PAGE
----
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Kelowna's top cop gets funding for new officers from council

Kelowna RCMP Supt. Bill McKinnon's annual plea for more cops went over well with the new city council.

During today's budget talks the persuasive Mountie got his men and women, meaning the local police force will be boosted by four new senior officers and a crime analyst for a total cost of $327,000.

"We need help, I'll be very honest," he told council, as he made his pitch.

The day before budget talks got underway, McKinnon explained a bit about why they were needed:

Jan. 16, 2012

When Kelowna police Supt. Bill McKinnon heads to council chambers today and pleads the case for six more officer salaries to be slotted into the budget, he won't have to dig deep for compelling supporting evidence.

Acres of newspaper ink, video footage and radio recordings have been dedicated to telling the stories of how the local police stumbled out of public favour in 2011 behind a handful of Mounties who earned public scorn and assault charges in the line of duty.  And McKinnon will argue, the devil to those cases is really in the details.

"Given the number of junior members, there's a real need to have supervisors to correct behaviours or assist with ongoing investigations," said McKinnon,  who wants funding for four senior members, a crime analyst and an exhibit control officer, amounting to a grand total of $530,880.

"We have so many very serious incidents and we're asking junior members to make split second decisions. We should have more senior officers there to (assist in) making those decisions."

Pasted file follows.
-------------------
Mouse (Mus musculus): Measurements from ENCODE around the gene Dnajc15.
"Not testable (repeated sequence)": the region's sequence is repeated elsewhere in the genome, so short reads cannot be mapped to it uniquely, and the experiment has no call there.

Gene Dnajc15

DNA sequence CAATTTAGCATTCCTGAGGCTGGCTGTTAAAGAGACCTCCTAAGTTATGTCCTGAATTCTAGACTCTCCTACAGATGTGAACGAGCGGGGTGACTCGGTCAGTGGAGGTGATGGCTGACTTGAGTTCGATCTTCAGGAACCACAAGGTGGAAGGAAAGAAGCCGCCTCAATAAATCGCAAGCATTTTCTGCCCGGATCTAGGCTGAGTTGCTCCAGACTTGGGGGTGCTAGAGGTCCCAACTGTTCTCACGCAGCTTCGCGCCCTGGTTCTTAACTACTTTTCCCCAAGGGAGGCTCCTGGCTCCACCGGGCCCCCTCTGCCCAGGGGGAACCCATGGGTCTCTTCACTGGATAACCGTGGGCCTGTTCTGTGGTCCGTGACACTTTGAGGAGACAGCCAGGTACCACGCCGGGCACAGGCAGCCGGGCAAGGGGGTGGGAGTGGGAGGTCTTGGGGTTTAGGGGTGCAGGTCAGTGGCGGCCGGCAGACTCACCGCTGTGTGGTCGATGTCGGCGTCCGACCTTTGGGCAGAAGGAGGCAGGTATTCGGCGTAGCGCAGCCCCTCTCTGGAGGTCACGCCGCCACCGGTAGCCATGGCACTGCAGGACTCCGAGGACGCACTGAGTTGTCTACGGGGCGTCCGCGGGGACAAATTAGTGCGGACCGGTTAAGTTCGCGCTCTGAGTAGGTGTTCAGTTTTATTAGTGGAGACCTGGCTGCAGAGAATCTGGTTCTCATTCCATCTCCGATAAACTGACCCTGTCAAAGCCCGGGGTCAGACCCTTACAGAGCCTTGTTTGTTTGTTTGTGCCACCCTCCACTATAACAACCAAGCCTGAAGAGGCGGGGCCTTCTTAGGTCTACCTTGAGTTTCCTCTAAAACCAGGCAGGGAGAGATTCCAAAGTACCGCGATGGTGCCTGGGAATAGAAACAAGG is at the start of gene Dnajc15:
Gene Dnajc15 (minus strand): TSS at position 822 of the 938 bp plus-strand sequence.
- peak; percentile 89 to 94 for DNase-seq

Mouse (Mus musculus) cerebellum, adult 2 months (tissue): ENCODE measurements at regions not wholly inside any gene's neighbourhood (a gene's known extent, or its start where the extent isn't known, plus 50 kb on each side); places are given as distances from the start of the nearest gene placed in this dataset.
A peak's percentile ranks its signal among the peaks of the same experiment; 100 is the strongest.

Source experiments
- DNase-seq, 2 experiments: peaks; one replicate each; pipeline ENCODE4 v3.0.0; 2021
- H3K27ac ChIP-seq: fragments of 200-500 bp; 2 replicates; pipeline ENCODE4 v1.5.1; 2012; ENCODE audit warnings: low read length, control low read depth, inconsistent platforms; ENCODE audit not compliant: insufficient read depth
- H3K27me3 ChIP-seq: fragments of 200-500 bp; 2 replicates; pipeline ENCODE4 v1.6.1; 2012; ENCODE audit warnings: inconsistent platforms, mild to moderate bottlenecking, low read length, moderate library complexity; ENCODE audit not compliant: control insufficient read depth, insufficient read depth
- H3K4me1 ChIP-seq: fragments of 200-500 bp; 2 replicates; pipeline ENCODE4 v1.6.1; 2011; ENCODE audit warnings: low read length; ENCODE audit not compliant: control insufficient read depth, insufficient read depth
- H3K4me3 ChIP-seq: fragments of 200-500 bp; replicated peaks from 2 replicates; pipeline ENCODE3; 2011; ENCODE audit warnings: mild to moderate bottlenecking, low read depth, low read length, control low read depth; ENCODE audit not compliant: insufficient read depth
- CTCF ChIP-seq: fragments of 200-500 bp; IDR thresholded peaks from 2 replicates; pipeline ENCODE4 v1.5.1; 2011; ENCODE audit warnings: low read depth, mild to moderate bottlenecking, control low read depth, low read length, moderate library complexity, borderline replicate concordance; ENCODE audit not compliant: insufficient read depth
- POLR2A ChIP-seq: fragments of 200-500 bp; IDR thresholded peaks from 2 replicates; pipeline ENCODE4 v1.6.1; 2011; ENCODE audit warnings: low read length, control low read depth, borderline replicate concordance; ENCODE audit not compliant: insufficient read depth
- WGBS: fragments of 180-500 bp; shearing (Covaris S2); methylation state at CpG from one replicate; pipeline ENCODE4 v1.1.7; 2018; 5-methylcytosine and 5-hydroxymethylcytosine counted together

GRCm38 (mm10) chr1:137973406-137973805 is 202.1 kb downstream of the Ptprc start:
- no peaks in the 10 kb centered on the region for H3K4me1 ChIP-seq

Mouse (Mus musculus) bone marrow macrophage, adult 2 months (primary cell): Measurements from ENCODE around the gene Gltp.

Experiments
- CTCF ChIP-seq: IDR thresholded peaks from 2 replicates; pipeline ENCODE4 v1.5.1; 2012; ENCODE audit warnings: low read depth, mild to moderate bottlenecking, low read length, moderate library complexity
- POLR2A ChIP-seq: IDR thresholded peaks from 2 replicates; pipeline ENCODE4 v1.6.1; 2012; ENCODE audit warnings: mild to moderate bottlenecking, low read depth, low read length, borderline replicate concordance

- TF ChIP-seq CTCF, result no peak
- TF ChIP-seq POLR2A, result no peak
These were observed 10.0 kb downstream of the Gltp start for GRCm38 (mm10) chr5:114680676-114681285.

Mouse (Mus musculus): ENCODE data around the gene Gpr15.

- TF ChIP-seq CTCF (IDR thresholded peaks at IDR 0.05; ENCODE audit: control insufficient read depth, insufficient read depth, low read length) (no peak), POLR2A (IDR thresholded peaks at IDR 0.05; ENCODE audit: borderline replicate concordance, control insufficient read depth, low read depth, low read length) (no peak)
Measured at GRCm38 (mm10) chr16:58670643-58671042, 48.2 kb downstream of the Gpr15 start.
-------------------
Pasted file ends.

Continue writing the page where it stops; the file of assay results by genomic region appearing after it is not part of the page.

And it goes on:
The unfortunate reality  is the absence of time-tested officers in the field results in some members making the wrong choices. It's something McKinnon said is "embarrassing" and damaging to the detachment at large.

It also doesn't help police move forward as they work on a mounting number of police files, dealing with increasingly complicated matters.

"We work on arsons, robberies, assaults, serious stabbings … there are a multitude of incidents we deal with on a daily basis," he said.

Add to the mix a growing presence of organized crime— most notable when gangster Jonathan Bacon was gunned down outside the Delta Grand— and the McKinnon argues that resources are far too taxed.

"We've had to work on a number of homicides that deal with organized crime," he said. "We get a lot of help from (Combined Forces Special Enforcement Unit), but all the ground work (on the first week) is done by our forces."

McKinnon hasn't been shy about laying out his need for new officers in budget deliberations past, and it's not expected he'll hold back this round.

It wasn't, however,  figured into the provisional budget that was presented two weeks ago.

In that document, city officials toyed with the idea of dropping 2012 municipal property taxes by 0.04 per cent over last year. It means  the owner of a typical $511,000 house would pay a $1,716 levy, which is about the same as last year.

Hovering near that mark and considering further expenses, said Mayor Walter Gray, is doable and would show the community that they understand their current struggles.

"There will be a bit of pain, but it doesn't look terribly bad," said Gray.

 

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